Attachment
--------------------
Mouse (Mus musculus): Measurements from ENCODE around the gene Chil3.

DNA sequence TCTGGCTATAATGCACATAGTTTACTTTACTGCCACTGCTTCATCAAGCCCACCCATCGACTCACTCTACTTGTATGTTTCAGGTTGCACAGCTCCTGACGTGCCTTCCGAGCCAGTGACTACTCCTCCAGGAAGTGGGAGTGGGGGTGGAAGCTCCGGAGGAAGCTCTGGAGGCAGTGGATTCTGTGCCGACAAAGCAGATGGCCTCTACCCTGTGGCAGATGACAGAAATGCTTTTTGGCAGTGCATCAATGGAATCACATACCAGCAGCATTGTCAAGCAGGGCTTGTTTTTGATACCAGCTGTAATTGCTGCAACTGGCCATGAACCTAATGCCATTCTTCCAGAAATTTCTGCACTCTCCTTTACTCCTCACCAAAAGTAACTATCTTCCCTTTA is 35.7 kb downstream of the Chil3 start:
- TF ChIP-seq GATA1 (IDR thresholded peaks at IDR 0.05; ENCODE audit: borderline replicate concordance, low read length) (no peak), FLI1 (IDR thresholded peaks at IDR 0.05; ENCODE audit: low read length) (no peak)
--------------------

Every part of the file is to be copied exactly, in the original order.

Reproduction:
Mouse (Mus musculus): Measurements from ENCODE around the gene Chil3.

DNA sequence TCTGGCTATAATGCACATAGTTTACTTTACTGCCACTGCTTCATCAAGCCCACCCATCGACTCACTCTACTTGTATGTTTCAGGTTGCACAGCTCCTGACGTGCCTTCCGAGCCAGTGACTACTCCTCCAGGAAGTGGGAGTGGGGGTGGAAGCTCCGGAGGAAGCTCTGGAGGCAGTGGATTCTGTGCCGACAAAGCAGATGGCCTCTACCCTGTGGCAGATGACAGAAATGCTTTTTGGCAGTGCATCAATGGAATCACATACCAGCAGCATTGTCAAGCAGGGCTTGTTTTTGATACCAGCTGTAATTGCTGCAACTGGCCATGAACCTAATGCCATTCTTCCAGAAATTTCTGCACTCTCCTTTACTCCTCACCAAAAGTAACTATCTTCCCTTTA is 35.7 kb downstream of the Chil3 start:
- TF ChIP-seq GATA1 (IDR thresholded peaks at IDR 0.05; ENCODE audit: borderline replicate concordance, low read length) (no peak), FLI1 (IDR thresholded peaks at IDR 0.05; ENCODE audit: low read length) (no peak)